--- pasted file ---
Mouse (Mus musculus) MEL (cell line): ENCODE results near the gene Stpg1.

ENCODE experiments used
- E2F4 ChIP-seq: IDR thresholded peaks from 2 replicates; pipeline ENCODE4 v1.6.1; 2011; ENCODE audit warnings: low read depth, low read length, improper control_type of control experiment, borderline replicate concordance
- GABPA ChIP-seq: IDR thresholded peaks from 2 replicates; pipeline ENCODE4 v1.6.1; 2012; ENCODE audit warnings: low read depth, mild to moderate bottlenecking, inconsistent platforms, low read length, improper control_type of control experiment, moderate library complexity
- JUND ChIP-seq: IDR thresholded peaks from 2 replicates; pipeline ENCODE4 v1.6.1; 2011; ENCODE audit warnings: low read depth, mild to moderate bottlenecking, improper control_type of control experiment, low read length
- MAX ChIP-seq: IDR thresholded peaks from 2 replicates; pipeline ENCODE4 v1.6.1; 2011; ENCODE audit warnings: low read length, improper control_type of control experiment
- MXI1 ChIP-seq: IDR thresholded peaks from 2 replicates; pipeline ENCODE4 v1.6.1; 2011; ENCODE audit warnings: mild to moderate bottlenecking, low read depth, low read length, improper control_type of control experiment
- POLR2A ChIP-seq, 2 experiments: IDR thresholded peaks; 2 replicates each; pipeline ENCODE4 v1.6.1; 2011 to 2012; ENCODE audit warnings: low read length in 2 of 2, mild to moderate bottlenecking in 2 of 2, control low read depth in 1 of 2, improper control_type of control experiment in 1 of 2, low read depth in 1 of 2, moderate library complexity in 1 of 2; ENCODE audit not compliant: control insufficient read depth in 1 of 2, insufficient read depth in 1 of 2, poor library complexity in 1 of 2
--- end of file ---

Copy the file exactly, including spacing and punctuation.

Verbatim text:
Mouse (Mus musculus) MEL (cell line): ENCODE results near the gene Stpg1.

ENCODE experiments used
- E2F4 ChIP-seq: IDR thresholded peaks from 2 replicates; pipeline ENCODE4 v1.6.1; 2011; ENCODE audit warnings: low read depth, low read length, improper control_type of control experiment, borderline replicate concordance
- GABPA ChIP-seq: IDR thresholded peaks from 2 replicates; pipeline ENCODE4 v1.6.1; 2012; ENCODE audit warnings: low read depth, mild to moderate bottlenecking, inconsistent platforms, low read length, improper control_type of control experiment, moderate library complexity
- JUND ChIP-seq: IDR thresholded peaks from 2 replicates; pipeline ENCODE4 v1.6.1; 2011; ENCODE audit warnings: low read depth, mild to moderate bottlenecking, improper control_type of control experiment, low read length
- MAX ChIP-seq: IDR thresholded peaks from 2 replicates; pipeline ENCODE4 v1.6.1; 2011; ENCODE audit warnings: low read length, improper control_type of control experiment
- MXI1 ChIP-seq: IDR thresholded peaks from 2 replicates; pipeline ENCODE4 v1.6.1; 2011; ENCODE audit warnings: mild to moderate bottlenecking, low read depth, low read length, improper control_type of control experiment
- POLR2A ChIP-seq, 2 experiments: IDR thresholded peaks; 2 replicates each; pipeline ENCODE4 v1.6.1; 2011 to 2012; ENCODE audit warnings: low read length in 2 of 2, mild to moderate bottlenecking in 2 of 2, control low read depth in 1 of 2, improper control_type of control experiment in 1 of 2, low read depth in 1 of 2, moderate library complexity in 1 of 2; ENCODE audit not compliant: control insufficient read depth in 1 of 2, insufficient read depth in 1 of 2, poor library complexity in 1 of 2